Royal Collection Trust/© Her Majesty Queen Elizabeth II 2014
An engraved portrait of Philip Melanchthon (1497-1560), Professor of Greek at the University of Wittenberg. In tribute to his subject, and like a number of his contemporaries, he adopted the Greek version of his surname (Schwartzerd, literally ‘black earth’). A staunch supporter of Luther, with whom he worked closely to put reforming ideals into practice, he was widely respected. In 1525 Melanchthon was invited to Nuremberg to undertake educational reform. During his stay in the city Melanchthon lodged with Willibald Pirckheimer and undoubtedly met Dürer, either through his host or through other members of the city’s humanist circle. The theologian would later praise the artist’s abilities, and appears to have owned a number of his prints. A portrait drawing of Melanchthon by Dürer, probably made at this time, survives in Florence (Casa Horne) and formed the basis for this engraving.
The image of Melanchthon was one of the last of Dürer’s portrait prints to be made. As he had done in his earlier portrait prints, Dürer made a bust portrait of his subject, which he placed over a fictive stone plinth bearing a Latin inscription. In a departure from his earlier portraits, however, Dürer chose to place Melanchthon against a dappled background which suggests sky. Rather than being enclosed within a confined area, Melanchthon thus appears in the open, giving an illusion of space rather than restriction.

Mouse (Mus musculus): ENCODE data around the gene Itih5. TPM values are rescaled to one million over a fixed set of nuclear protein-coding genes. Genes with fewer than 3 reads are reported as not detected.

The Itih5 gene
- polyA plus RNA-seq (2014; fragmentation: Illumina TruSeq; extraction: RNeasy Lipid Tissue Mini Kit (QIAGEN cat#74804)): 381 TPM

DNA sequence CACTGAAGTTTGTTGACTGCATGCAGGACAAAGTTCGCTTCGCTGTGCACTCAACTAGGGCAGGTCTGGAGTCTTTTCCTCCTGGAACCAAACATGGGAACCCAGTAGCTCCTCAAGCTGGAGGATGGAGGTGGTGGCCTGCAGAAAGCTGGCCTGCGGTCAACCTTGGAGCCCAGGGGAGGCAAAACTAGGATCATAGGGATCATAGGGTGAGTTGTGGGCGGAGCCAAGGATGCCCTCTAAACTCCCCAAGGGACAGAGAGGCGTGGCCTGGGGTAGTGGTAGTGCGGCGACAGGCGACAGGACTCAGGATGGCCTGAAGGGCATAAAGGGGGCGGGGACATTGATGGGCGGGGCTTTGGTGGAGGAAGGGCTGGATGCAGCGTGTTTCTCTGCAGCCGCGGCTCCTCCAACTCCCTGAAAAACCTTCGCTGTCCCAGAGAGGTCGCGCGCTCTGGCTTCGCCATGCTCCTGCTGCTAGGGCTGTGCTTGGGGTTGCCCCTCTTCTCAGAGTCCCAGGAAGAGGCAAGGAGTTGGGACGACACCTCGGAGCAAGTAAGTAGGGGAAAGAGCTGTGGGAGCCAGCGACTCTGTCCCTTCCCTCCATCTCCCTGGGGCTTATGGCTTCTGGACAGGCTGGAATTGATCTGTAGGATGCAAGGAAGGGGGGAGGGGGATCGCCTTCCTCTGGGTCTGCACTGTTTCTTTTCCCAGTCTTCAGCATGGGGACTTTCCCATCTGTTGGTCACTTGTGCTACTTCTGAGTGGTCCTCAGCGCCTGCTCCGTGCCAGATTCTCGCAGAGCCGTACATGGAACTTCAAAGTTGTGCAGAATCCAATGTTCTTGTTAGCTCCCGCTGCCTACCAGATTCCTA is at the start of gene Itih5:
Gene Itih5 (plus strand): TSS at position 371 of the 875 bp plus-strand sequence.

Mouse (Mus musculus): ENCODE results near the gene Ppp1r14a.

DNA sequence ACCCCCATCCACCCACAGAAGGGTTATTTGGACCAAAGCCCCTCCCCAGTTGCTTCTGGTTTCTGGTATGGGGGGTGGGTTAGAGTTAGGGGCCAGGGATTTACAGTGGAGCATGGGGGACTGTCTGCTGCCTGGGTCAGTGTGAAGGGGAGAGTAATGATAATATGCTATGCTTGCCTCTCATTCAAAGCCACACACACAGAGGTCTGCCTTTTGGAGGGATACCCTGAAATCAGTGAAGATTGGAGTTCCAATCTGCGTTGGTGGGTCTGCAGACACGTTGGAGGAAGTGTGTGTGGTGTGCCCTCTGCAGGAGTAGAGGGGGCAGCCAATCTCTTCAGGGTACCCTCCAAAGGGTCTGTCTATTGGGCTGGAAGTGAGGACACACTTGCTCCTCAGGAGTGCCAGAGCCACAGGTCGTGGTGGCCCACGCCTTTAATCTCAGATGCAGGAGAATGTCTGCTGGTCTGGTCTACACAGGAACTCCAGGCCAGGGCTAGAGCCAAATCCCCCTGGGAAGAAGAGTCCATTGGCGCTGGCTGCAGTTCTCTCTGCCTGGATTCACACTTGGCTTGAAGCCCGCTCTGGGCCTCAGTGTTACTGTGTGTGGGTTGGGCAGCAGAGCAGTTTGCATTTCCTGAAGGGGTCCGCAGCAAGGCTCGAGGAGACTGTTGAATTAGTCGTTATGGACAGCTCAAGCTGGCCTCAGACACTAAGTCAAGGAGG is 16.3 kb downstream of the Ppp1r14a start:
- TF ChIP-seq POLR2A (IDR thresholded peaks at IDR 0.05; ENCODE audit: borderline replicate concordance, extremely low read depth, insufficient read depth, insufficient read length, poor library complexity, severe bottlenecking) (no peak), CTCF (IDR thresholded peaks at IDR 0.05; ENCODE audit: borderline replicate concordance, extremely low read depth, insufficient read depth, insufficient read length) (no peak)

Dürer’s inscription (which translates as ‘Dürer was able to depict the features of the living Philip, but the skilled hand could not portray his mind’) notes his skill as an artist through a conventional observation on the limits of artistic representation. It is also a reflection of Melanchthon’s own views on images, which he believed served as valuable signs and prompts to religion, but which were not interchangeable with the subject (and thus in the field of religious imagery could not be the object of worship themselves). Melanchthon’s image, the inscription states, is a good likeness, facilitating remembrance of the sitter, but it does not bear his essence and therefore falls short of being the man himself.
Catalogue entry adapted from 'The Northern Renaissance. Dürer to Holbein', London 2011